End of the Line 1987 train heist dramedy was filmed in Pine Bluff with assistance from the Cotton Belt Historical Society and the Cotton Belt 819 train engine.
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The film End of Line is a heartwarming dramatic comedy set in the fictional town of Clifford, Arkansas. It focuses on the working class, tackling how the loss of a small town's main industry affects the local job market and its citizens. The film boasts an all-star cast that includes Wilford Brimley(a notable cowboy film actor and general inspiration for the Western film genre), Arkansas natives Levon Helm and Mary Steenburgen, Holly Hunt, Kevin Bacon, and Clint Howard. The film was also directed by Arkansas native Jay Russell, who went on to direct popular films like Tuck Everlasting, Ladder 49, My Dog Skip, and The Water Horse: Legend of the Deep.
Both the talents and lives of Levon Helm (drummer for The Band, recording artist and actor) and Mary Steenburgen ( film and TV star) are displayed through memorabilia displayed along with other inductees at the Arkansas Entertainers Hall of Fame located in Pine Bluff at the convention center.
In a press release for the film, Steenburgen, who also served as the film’s executive producer, stated that “The word around Hollywood is that Arkansas is the place to go for location filming.” This was quite true since several films have been partly or entirely shot in Arkansas going back to the 1920s. End of the Line was filmed in or near Little Rock which helped set the tone and character of the film.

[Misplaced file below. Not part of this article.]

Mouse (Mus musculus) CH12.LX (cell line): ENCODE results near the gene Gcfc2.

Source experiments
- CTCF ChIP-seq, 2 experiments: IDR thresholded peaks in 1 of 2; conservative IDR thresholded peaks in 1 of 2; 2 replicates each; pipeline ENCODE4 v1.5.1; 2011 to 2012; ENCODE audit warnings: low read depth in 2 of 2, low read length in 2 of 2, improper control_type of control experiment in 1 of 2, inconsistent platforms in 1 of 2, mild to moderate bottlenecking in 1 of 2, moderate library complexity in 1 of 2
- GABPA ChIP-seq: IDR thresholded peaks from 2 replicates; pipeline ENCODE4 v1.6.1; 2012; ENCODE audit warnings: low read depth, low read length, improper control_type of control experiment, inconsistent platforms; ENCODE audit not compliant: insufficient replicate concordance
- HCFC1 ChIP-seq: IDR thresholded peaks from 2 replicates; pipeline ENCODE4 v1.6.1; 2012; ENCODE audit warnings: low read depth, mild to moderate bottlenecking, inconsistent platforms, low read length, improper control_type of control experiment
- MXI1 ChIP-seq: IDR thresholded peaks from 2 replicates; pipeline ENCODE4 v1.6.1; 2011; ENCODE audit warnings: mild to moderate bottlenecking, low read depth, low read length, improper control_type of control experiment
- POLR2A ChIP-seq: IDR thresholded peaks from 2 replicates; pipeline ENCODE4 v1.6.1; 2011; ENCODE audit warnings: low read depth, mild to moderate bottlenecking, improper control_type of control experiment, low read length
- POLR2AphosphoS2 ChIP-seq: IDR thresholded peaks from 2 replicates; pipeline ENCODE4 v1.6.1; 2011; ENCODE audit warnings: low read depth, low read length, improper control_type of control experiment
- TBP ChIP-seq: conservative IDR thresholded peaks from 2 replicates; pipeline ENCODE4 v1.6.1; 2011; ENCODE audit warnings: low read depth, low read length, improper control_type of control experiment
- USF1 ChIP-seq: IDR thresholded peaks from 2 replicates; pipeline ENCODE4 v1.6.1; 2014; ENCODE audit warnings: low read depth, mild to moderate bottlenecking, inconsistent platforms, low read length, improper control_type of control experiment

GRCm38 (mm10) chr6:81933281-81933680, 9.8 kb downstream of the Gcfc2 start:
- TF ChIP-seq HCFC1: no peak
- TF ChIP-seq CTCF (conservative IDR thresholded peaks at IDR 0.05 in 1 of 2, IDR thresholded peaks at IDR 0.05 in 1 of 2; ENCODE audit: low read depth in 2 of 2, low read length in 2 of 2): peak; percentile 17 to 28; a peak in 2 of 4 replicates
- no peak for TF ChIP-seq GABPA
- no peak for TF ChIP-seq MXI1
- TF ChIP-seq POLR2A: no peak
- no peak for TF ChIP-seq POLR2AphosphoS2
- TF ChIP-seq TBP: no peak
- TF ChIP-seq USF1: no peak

The film tells the story of Will Haney (Wilford Brimley), a railroad brakeman who works for Southland Shipping in Clifford, Arkansas. Haney and his coworker Leo Pickett (Levon Helm) arrive at work one day to find the Southern Railroad Line closed as the executives at Southland Shipping have suddenly decided to use air freights instead of railroads. The closing of the Southern Railroad Line proves too much for both men as the railroad is the lifeblood of the town, and both men feel entitled to better treatment as they have spent their entire lives working for the railroad company. As they make their way across the country to confront the leader of this powerful corporation, we learn more about each of them and their respective families.
The film never takes itself too seriously, playing to the absurdity of a cross-country train heist. Unlike other train heist movies, it acknowledges the difficulty of stealing a train that can only follow a fixed path using this difficulty as a source of humor and character development.
Mary Steenburgen plays Leo’s wife, while Barbara Barrie plays Haney’s wife. The two women complement each other well as they display differing degrees of concern over their husbands’ mission. Holly Hunter plays Haney's daughter, while Kevin Bacon plays her on-again-off-again husband, who is also an officer trying to stop Haney and Leo.
End of the Line features the Cotton Belt 819 disguised as the “Southland Railroad” 4-8-4, along with the Cotton Belt Historical Society and Pine Bluff residents dressed in railroad garb. In the credits, the film thanks the Cotton Belt Historical Society for its assistance in providing this essential service in filming.
The movie saw its world premiere in Little Rock on August 28, 1987. Steenburgen and Russell dedicated the film to railroad workers like their fathers.
Written by: Ninfa O. Barnard